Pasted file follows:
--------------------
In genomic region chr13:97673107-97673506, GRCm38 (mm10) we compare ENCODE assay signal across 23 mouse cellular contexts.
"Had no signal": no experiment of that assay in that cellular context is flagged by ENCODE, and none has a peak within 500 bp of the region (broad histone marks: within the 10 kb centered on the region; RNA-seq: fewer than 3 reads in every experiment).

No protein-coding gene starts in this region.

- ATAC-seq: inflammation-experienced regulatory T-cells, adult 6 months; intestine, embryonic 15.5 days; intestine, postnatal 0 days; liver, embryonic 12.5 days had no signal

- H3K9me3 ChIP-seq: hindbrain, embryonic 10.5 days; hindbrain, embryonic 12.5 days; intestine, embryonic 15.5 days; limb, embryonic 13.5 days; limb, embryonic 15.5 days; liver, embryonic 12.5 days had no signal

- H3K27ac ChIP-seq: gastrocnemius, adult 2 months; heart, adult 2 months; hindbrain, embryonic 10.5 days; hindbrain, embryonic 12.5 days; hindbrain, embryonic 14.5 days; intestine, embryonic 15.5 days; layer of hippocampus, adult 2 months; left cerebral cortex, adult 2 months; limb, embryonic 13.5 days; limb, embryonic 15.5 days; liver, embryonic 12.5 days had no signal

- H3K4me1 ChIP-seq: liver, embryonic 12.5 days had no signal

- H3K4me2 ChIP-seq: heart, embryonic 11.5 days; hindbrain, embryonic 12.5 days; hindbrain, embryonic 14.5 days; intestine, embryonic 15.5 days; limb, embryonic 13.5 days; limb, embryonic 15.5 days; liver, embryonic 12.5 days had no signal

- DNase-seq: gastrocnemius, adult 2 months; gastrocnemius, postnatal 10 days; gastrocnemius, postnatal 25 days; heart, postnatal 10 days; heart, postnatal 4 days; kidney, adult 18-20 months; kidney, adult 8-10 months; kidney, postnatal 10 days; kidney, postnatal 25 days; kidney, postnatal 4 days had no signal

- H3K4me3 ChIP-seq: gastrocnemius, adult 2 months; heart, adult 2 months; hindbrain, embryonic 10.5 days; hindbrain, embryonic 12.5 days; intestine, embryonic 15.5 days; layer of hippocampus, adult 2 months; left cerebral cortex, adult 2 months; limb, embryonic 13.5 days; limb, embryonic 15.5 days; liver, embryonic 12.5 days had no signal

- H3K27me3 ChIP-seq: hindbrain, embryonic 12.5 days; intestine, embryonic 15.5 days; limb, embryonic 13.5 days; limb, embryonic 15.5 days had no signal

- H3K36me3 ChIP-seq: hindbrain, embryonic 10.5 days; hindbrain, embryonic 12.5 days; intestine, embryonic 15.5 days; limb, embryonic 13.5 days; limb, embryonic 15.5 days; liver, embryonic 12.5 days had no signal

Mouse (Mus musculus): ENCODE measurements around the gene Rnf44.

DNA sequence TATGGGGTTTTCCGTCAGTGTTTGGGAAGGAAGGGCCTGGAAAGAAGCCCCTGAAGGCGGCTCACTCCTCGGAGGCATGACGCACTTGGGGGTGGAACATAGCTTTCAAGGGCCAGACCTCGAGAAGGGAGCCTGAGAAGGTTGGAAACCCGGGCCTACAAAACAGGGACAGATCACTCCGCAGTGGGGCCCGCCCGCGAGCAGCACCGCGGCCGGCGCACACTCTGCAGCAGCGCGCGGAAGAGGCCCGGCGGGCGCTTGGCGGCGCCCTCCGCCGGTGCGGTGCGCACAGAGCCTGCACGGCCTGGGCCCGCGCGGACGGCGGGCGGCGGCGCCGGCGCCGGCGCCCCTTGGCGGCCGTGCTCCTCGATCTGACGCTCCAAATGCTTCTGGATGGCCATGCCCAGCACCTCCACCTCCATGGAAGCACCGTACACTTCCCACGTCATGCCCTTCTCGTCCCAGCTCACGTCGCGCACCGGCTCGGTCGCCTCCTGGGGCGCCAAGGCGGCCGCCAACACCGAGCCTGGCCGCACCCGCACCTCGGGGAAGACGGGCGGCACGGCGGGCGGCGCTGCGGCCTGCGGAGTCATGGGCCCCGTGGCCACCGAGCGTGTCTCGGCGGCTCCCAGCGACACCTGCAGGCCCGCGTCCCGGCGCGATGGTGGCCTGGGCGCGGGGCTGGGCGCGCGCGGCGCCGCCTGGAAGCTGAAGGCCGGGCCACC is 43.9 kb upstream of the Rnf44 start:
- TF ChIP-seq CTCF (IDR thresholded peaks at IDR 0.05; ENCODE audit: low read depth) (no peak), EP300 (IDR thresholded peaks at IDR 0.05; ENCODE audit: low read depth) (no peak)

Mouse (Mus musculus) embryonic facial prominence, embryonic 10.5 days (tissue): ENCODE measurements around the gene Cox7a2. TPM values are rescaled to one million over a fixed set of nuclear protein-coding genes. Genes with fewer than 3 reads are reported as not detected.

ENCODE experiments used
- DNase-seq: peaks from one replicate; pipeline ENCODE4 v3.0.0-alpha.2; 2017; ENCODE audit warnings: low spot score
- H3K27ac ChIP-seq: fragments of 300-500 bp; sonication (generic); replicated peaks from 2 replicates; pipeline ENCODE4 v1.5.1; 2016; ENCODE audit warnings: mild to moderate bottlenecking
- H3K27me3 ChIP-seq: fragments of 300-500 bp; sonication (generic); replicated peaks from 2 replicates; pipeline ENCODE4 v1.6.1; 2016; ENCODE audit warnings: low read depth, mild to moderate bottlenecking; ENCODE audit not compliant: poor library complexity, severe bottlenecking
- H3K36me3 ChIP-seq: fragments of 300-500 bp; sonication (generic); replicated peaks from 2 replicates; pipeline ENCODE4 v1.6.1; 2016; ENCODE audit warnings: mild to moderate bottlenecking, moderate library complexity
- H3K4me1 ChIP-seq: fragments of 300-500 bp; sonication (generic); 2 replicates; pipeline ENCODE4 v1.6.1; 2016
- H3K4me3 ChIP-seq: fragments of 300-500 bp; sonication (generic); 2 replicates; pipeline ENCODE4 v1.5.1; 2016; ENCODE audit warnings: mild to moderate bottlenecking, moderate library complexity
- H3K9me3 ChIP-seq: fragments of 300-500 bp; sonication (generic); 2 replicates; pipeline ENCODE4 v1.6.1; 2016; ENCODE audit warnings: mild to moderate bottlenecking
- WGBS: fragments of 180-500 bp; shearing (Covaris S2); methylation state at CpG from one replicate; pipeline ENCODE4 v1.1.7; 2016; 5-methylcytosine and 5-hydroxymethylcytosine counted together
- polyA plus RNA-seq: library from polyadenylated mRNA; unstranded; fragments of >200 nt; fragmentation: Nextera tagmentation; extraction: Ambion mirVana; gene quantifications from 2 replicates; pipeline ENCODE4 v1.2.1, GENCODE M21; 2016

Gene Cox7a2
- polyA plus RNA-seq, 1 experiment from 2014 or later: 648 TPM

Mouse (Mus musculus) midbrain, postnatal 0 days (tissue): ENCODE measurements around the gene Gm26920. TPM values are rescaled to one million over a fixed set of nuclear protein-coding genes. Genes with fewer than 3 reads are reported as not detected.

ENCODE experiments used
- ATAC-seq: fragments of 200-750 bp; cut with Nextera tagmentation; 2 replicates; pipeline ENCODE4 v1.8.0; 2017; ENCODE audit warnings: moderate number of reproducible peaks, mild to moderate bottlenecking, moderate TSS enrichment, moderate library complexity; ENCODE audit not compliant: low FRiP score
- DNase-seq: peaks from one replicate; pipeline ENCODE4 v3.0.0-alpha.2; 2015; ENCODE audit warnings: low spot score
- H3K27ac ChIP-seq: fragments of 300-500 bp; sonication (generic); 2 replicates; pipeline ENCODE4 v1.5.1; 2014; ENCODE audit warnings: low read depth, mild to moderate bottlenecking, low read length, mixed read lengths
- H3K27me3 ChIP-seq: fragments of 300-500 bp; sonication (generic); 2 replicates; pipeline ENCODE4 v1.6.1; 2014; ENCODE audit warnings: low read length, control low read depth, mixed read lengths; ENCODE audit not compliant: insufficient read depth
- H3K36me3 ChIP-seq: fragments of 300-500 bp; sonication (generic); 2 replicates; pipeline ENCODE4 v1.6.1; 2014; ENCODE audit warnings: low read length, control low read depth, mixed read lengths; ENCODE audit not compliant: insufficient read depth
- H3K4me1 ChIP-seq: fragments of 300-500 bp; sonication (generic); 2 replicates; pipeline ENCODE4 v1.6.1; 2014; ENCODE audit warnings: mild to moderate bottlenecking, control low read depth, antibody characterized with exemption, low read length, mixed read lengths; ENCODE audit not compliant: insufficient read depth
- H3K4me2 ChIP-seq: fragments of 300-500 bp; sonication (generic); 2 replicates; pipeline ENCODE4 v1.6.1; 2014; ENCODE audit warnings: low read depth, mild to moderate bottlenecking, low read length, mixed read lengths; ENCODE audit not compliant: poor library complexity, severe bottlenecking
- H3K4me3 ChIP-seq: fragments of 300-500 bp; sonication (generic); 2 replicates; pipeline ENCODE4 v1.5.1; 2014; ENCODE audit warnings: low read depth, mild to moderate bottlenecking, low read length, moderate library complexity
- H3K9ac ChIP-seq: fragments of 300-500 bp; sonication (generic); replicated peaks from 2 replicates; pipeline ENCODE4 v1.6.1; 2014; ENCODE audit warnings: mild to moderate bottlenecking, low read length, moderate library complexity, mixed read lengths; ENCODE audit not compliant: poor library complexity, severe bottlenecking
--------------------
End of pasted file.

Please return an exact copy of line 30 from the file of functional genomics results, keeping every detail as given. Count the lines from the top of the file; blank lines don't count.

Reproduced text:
ENCODE experiments used